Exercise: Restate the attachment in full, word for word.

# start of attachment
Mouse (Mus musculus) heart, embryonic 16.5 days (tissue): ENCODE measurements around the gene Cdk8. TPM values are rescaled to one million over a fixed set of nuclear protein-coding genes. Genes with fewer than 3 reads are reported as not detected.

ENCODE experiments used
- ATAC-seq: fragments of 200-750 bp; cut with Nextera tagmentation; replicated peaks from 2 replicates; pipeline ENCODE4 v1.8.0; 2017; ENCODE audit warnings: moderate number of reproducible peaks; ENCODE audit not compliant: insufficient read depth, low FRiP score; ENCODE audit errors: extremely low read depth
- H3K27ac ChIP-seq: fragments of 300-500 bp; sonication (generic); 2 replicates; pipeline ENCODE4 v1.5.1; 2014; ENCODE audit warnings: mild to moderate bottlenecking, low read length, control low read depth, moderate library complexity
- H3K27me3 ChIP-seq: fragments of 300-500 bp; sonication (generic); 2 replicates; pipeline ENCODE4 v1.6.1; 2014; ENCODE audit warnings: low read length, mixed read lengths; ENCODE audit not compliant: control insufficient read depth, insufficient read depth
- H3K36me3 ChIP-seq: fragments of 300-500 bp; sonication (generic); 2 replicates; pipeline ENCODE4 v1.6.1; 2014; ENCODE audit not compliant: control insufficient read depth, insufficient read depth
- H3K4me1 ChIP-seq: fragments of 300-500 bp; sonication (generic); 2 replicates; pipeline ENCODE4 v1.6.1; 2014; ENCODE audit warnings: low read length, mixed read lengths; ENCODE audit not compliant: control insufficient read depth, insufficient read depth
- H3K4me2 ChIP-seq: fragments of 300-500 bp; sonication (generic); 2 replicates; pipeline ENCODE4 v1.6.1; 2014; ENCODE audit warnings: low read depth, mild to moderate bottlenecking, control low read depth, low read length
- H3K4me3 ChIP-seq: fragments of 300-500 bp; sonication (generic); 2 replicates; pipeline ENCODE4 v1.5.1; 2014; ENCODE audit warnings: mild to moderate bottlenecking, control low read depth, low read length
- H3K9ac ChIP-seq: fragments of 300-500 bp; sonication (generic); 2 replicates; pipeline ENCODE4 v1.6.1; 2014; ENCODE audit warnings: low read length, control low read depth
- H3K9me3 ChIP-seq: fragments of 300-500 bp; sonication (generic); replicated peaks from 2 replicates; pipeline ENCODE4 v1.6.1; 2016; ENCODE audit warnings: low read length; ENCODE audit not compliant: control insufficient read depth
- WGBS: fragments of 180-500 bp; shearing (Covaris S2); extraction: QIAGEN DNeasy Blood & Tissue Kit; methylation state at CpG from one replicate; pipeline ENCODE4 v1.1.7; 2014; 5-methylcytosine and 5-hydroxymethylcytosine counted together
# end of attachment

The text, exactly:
Mouse (Mus musculus) heart, embryonic 16.5 days (tissue): ENCODE measurements around the gene Cdk8. TPM values are rescaled to one million over a fixed set of nuclear protein-coding genes. Genes with fewer than 3 reads are reported as not detected.

ENCODE experiments used
- ATAC-seq: fragments of 200-750 bp; cut with Nextera tagmentation; replicated peaks from 2 replicates; pipeline ENCODE4 v1.8.0; 2017; ENCODE audit warnings: moderate number of reproducible peaks; ENCODE audit not compliant: insufficient read depth, low FRiP score; ENCODE audit errors: extremely low read depth
- H3K27ac ChIP-seq: fragments of 300-500 bp; sonication (generic); 2 replicates; pipeline ENCODE4 v1.5.1; 2014; ENCODE audit warnings: mild to moderate bottlenecking, low read length, control low read depth, moderate library complexity
- H3K27me3 ChIP-seq: fragments of 300-500 bp; sonication (generic); 2 replicates; pipeline ENCODE4 v1.6.1; 2014; ENCODE audit warnings: low read length, mixed read lengths; ENCODE audit not compliant: control insufficient read depth, insufficient read depth
- H3K36me3 ChIP-seq: fragments of 300-500 bp; sonication (generic); 2 replicates; pipeline ENCODE4 v1.6.1; 2014; ENCODE audit not compliant: control insufficient read depth, insufficient read depth
- H3K4me1 ChIP-seq: fragments of 300-500 bp; sonication (generic); 2 replicates; pipeline ENCODE4 v1.6.1; 2014; ENCODE audit warnings: low read length, mixed read lengths; ENCODE audit not compliant: control insufficient read depth, insufficient read depth
- H3K4me2 ChIP-seq: fragments of 300-500 bp; sonication (generic); 2 replicates; pipeline ENCODE4 v1.6.1; 2014; ENCODE audit warnings: low read depth, mild to moderate bottlenecking, control low read depth, low read length
- H3K4me3 ChIP-seq: fragments of 300-500 bp; sonication (generic); 2 replicates; pipeline ENCODE4 v1.5.1; 2014; ENCODE audit warnings: mild to moderate bottlenecking, control low read depth, low read length
- H3K9ac ChIP-seq: fragments of 300-500 bp; sonication (generic); 2 replicates; pipeline ENCODE4 v1.6.1; 2014; ENCODE audit warnings: low read length, control low read depth
- H3K9me3 ChIP-seq: fragments of 300-500 bp; sonication (generic); replicated peaks from 2 replicates; pipeline ENCODE4 v1.6.1; 2016; ENCODE audit warnings: low read length; ENCODE audit not compliant: control insufficient read depth
- WGBS: fragments of 180-500 bp; shearing (Covaris S2); extraction: QIAGEN DNeasy Blood & Tissue Kit; methylation state at CpG from one replicate; pipeline ENCODE4 v1.1.7; 2014; 5-methylcytosine and 5-hydroxymethylcytosine counted together